Everyday life is casual and humdrum. It runs swiftly without much reflection, fanfare or formality. And, if you measure it by facebook posts and movies, it’s got to be funny. How rare in the course of everyday life to catch even a fleeting glimpse of ceremony, reverence, gravitas.
Opening day of the January 13 trial of the young man charged in the death of our son offered us that glimpse.
In provincial court, we stand when the judge enters the courtroom. We sit only when he sits. If we must leave while court is in session we turn and bow to him before we do. All evidence is offered to him and everything that takes place is by his permission.
All of this ceremony reminded me of my Bible study the day before.
“I watched till thrones were put in place, and the Ancient of Days was seated; His garment was white as snow, And the hair of His head was like pure wool. His throne was a fiery flame, Its wheels a burning fire; A fiery stream issued and came forth from before Him; Ten thousand times ten thousand stood before Him. The court was seated and the books were opened.” (Daniel 7)
Someday each one of us will stand before the Ultimate Judge, as the accused stood before this Court of Queen’s Bench Justice. At that time, we will be in front of a Judge who knows all things, including our very thoughts and intentions.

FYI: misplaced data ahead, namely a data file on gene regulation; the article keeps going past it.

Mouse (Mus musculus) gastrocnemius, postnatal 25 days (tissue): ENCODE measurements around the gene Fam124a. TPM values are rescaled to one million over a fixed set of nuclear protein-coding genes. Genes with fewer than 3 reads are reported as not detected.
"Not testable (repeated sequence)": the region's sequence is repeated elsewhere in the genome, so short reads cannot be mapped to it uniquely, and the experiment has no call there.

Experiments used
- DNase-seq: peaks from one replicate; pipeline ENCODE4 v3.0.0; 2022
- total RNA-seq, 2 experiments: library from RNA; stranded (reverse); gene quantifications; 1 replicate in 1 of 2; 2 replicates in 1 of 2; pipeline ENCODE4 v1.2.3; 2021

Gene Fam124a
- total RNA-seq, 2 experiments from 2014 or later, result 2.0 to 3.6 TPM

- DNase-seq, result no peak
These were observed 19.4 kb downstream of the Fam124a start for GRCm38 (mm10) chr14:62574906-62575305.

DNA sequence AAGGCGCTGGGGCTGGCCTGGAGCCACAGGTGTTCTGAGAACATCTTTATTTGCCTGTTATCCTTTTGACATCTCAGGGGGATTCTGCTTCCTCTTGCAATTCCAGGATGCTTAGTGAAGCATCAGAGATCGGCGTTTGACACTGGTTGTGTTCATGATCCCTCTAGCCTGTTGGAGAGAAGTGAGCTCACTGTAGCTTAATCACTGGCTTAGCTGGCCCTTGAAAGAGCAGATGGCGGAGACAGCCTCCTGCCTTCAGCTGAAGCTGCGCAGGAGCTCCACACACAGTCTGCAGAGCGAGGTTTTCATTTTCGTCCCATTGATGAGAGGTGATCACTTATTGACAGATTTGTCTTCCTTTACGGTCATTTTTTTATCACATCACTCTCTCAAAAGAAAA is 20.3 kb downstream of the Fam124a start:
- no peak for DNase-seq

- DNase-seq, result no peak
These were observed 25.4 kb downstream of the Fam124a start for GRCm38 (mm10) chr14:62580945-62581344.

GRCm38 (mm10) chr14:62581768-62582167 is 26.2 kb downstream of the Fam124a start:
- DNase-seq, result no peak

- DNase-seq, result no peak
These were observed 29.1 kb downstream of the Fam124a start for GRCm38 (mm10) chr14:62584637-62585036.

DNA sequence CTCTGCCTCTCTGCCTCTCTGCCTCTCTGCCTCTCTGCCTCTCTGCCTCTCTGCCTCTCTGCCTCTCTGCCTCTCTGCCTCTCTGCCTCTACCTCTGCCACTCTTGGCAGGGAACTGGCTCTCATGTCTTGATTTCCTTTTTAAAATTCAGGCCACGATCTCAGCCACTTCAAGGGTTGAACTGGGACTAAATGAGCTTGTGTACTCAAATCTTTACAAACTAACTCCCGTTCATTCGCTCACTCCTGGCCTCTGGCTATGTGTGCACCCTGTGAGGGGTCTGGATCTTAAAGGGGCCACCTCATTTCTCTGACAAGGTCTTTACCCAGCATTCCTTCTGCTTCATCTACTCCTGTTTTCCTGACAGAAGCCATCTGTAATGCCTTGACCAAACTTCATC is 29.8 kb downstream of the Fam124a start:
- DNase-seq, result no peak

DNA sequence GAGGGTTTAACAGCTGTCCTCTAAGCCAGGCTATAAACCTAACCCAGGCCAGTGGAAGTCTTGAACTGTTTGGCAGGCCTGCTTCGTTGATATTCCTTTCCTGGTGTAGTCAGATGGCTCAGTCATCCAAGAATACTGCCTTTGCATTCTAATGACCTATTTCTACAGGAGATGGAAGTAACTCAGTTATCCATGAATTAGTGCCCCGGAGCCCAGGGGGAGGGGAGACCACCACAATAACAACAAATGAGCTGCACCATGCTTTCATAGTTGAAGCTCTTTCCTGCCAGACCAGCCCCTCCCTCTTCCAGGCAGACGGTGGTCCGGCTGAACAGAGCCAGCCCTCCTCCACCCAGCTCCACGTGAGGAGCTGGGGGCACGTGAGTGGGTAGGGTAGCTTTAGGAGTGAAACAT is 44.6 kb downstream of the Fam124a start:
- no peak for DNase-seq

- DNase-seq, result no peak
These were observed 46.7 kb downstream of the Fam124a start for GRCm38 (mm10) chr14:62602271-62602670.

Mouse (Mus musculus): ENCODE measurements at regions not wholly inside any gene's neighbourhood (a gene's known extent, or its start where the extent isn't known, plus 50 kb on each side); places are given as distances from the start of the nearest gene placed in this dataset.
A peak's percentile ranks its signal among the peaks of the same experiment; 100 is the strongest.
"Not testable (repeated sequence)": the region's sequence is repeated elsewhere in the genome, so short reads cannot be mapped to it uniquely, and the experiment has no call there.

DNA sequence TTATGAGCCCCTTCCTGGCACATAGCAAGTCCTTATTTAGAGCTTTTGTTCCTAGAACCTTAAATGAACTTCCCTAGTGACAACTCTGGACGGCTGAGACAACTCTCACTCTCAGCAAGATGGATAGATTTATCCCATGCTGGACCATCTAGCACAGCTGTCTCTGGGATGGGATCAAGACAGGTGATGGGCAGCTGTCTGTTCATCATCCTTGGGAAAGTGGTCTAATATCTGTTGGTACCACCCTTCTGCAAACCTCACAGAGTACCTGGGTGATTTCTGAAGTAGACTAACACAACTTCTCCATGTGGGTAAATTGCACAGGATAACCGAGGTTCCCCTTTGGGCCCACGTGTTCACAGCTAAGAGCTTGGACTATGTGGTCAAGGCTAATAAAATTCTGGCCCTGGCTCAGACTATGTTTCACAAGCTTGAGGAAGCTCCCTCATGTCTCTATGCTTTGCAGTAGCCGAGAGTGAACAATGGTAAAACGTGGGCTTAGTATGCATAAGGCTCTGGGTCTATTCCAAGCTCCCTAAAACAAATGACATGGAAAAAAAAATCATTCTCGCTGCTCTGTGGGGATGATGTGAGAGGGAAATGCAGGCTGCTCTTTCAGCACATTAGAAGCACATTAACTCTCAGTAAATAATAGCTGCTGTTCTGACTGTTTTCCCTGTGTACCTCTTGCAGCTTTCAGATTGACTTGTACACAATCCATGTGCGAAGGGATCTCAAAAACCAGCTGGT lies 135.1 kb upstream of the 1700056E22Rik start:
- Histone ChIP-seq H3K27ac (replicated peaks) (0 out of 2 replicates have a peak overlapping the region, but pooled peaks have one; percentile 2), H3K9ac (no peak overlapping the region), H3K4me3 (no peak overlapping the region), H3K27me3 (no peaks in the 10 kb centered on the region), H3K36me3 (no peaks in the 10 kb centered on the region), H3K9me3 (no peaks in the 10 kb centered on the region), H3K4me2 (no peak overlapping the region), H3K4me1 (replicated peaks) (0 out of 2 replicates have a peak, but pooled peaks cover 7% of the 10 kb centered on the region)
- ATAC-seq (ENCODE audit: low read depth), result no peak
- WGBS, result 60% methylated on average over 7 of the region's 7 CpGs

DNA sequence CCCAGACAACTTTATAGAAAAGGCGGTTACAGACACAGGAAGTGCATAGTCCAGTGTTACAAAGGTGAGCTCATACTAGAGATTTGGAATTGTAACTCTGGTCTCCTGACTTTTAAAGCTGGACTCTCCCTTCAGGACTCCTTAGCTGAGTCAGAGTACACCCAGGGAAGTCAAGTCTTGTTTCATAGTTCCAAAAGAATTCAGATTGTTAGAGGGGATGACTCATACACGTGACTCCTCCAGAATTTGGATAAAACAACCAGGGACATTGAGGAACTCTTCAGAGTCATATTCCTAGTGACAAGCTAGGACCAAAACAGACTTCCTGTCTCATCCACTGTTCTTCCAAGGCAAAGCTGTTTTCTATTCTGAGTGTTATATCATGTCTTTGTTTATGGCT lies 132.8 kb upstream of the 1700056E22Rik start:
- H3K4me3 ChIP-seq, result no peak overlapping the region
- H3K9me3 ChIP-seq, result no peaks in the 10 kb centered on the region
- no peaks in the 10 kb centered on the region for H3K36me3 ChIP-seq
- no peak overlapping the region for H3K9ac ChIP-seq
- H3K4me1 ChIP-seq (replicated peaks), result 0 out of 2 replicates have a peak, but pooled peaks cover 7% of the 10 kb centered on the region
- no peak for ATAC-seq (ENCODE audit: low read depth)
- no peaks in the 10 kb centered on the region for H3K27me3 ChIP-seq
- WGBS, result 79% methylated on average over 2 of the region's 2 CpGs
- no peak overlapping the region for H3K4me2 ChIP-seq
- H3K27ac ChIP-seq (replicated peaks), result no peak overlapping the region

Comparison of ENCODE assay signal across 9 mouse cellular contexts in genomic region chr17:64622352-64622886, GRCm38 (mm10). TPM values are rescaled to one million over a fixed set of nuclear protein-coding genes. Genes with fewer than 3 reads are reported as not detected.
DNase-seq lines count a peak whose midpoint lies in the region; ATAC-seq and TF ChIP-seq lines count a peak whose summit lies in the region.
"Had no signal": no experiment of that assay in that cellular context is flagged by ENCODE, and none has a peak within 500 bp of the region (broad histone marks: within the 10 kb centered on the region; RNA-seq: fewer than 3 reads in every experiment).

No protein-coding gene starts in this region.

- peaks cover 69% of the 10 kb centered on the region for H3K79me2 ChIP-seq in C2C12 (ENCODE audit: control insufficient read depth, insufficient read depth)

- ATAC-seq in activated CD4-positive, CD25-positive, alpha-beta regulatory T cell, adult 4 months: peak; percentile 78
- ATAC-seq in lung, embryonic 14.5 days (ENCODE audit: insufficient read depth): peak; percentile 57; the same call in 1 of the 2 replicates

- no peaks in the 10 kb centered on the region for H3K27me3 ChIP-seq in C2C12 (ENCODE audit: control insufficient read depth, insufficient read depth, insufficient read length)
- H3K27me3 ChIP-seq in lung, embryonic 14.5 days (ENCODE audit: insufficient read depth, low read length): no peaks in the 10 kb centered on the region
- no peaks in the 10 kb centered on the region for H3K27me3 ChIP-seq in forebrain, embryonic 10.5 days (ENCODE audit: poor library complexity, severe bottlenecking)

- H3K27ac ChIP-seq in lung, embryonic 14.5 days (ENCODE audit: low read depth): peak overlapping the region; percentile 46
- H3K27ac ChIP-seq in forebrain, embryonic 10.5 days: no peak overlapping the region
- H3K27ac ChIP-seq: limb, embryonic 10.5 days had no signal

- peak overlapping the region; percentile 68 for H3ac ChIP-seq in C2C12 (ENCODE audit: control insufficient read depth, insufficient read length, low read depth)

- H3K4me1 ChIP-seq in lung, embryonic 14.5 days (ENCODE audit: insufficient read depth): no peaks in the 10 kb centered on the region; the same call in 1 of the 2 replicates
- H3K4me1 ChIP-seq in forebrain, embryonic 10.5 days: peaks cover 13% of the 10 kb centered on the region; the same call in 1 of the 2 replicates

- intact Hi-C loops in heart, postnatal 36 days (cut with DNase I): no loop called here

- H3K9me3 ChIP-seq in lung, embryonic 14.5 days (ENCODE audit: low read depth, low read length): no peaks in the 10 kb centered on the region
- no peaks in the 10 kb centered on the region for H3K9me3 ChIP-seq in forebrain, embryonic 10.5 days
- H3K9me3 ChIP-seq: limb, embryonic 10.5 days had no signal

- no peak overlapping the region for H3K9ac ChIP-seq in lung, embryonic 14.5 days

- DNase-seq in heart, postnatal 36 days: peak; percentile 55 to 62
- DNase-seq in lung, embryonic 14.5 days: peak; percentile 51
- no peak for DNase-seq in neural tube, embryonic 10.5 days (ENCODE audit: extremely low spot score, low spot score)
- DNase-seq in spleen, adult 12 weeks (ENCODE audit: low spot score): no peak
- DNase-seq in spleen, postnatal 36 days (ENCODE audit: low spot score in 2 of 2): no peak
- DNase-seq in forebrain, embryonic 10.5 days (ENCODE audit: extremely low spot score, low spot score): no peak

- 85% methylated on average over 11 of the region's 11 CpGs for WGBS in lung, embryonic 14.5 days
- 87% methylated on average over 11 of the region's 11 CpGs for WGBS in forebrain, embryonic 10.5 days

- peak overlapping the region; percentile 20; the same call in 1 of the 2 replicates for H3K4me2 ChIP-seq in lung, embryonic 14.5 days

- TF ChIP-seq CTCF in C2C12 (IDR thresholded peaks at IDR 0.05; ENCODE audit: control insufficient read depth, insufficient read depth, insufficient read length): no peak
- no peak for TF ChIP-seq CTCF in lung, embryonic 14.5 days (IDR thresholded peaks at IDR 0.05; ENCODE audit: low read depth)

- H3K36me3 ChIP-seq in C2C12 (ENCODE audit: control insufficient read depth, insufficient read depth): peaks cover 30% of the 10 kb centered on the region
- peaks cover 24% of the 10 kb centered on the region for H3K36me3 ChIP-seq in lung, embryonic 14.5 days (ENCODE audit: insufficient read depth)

The earthly courtroom, as formal as it is, comes nowhere close to that fearsome preview. Here, the lawyers wear long black robes and under them, white wing-tip collars, short black jackets with slits under the arms that show the white of their shirts, dark trousers. Witnesses are asked, “Will you swear on the Bible?” All of them did, revealing a heartening respect for God’s Word. I wondered what other option there would have been; what else could possibly under-gird and symbolize our entire system of justice and government?
The first witness called was the bartender who first found Paul on the road as she was coming home from work that early morning of October 6, 2012. Seated directly behind the prosecutor, I caught a glimpse of the photo he picked up to have her identify. My stomach clenched. There was far more blood than I’d been led to believe. At the preliminary hearing more than a year earlier, the prosecutor had allowed me to talk to her with the proviso that evidence in the case was not to be discussed. I was hungry for something, anything to comfort me and add to my meager trove of Paul memories. I asked if Paul had said anything in his final moments. She told me he hadn’t. But she added a curious thing.
“He looked so peaceful,” she said. “He just looked like an angel.”
Her next question took me off guard. “I’ve got a picture of him on my phone. Do you want to see it?” Speechless, I tried to decide. I wanted to. And I didn’t. On the night of the funeral home viewing, despite the makeup (or perhaps because of it), Paul was almost unrecognizable.
“He changed my life you know,” she continued. “I took a day job so I could spend more time with my kids.” This moved me. Just a day earlier I had asked God to show me some purpose in Paul’s short life and death. For this woman to keep my boy’s picture on her phone showed me he’d made a lasting impact for good on her.